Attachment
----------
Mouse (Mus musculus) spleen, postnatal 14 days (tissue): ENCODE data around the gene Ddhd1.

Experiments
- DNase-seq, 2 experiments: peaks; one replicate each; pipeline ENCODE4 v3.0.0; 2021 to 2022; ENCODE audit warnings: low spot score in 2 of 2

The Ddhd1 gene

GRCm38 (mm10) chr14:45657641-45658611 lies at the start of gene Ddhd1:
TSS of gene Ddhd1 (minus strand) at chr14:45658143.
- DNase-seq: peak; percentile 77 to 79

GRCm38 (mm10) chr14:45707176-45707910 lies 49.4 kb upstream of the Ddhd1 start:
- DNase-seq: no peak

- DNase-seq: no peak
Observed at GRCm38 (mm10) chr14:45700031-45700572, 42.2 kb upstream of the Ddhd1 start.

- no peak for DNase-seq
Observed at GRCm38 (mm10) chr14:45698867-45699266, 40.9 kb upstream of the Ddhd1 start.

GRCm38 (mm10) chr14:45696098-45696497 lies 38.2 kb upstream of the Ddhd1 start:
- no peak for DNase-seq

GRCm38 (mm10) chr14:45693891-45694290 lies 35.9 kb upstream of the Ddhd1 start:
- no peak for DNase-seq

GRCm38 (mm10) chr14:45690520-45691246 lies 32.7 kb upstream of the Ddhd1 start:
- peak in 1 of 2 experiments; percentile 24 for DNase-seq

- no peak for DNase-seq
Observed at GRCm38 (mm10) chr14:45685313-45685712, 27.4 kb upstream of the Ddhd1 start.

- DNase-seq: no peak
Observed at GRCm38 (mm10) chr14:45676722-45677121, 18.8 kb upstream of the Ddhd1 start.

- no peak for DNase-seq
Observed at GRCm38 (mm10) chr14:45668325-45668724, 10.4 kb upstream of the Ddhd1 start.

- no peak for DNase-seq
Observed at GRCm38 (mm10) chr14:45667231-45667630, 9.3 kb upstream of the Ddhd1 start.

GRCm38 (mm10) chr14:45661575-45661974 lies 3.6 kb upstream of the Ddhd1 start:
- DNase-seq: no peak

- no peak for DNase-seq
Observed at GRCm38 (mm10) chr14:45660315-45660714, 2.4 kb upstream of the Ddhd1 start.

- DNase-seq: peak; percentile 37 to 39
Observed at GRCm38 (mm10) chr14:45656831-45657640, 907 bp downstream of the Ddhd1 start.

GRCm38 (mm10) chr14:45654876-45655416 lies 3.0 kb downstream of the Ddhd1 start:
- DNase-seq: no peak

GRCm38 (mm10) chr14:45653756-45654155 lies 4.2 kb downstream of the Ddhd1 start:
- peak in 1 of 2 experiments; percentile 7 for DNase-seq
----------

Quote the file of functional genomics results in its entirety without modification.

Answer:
Mouse (Mus musculus) spleen, postnatal 14 days (tissue): ENCODE data around the gene Ddhd1.

Experiments
- DNase-seq, 2 experiments: peaks; one replicate each; pipeline ENCODE4 v3.0.0; 2021 to 2022; ENCODE audit warnings: low spot score in 2 of 2

The Ddhd1 gene

GRCm38 (mm10) chr14:45657641-45658611 lies at the start of gene Ddhd1:
TSS of gene Ddhd1 (minus strand) at chr14:45658143.
- DNase-seq: peak; percentile 77 to 79

GRCm38 (mm10) chr14:45707176-45707910 lies 49.4 kb upstream of the Ddhd1 start:
- DNase-seq: no peak

- DNase-seq: no peak
Observed at GRCm38 (mm10) chr14:45700031-45700572, 42.2 kb upstream of the Ddhd1 start.

- no peak for DNase-seq
Observed at GRCm38 (mm10) chr14:45698867-45699266, 40.9 kb upstream of the Ddhd1 start.

GRCm38 (mm10) chr14:45696098-45696497 lies 38.2 kb upstream of the Ddhd1 start:
- no peak for DNase-seq

GRCm38 (mm10) chr14:45693891-45694290 lies 35.9 kb upstream of the Ddhd1 start:
- no peak for DNase-seq

GRCm38 (mm10) chr14:45690520-45691246 lies 32.7 kb upstream of the Ddhd1 start:
- peak in 1 of 2 experiments; percentile 24 for DNase-seq

- no peak for DNase-seq
Observed at GRCm38 (mm10) chr14:45685313-45685712, 27.4 kb upstream of the Ddhd1 start.

- DNase-seq: no peak
Observed at GRCm38 (mm10) chr14:45676722-45677121, 18.8 kb upstream of the Ddhd1 start.

- no peak for DNase-seq
Observed at GRCm38 (mm10) chr14:45668325-45668724, 10.4 kb upstream of the Ddhd1 start.

- no peak for DNase-seq
Observed at GRCm38 (mm10) chr14:45667231-45667630, 9.3 kb upstream of the Ddhd1 start.

GRCm38 (mm10) chr14:45661575-45661974 lies 3.6 kb upstream of the Ddhd1 start:
- DNase-seq: no peak

- no peak for DNase-seq
Observed at GRCm38 (mm10) chr14:45660315-45660714, 2.4 kb upstream of the Ddhd1 start.

- DNase-seq: peak; percentile 37 to 39
Observed at GRCm38 (mm10) chr14:45656831-45657640, 907 bp downstream of the Ddhd1 start.

GRCm38 (mm10) chr14:45654876-45655416 lies 3.0 kb downstream of the Ddhd1 start:
- DNase-seq: no peak

GRCm38 (mm10) chr14:45653756-45654155 lies 4.2 kb downstream of the Ddhd1 start:
- peak in 1 of 2 experiments; percentile 7 for DNase-seq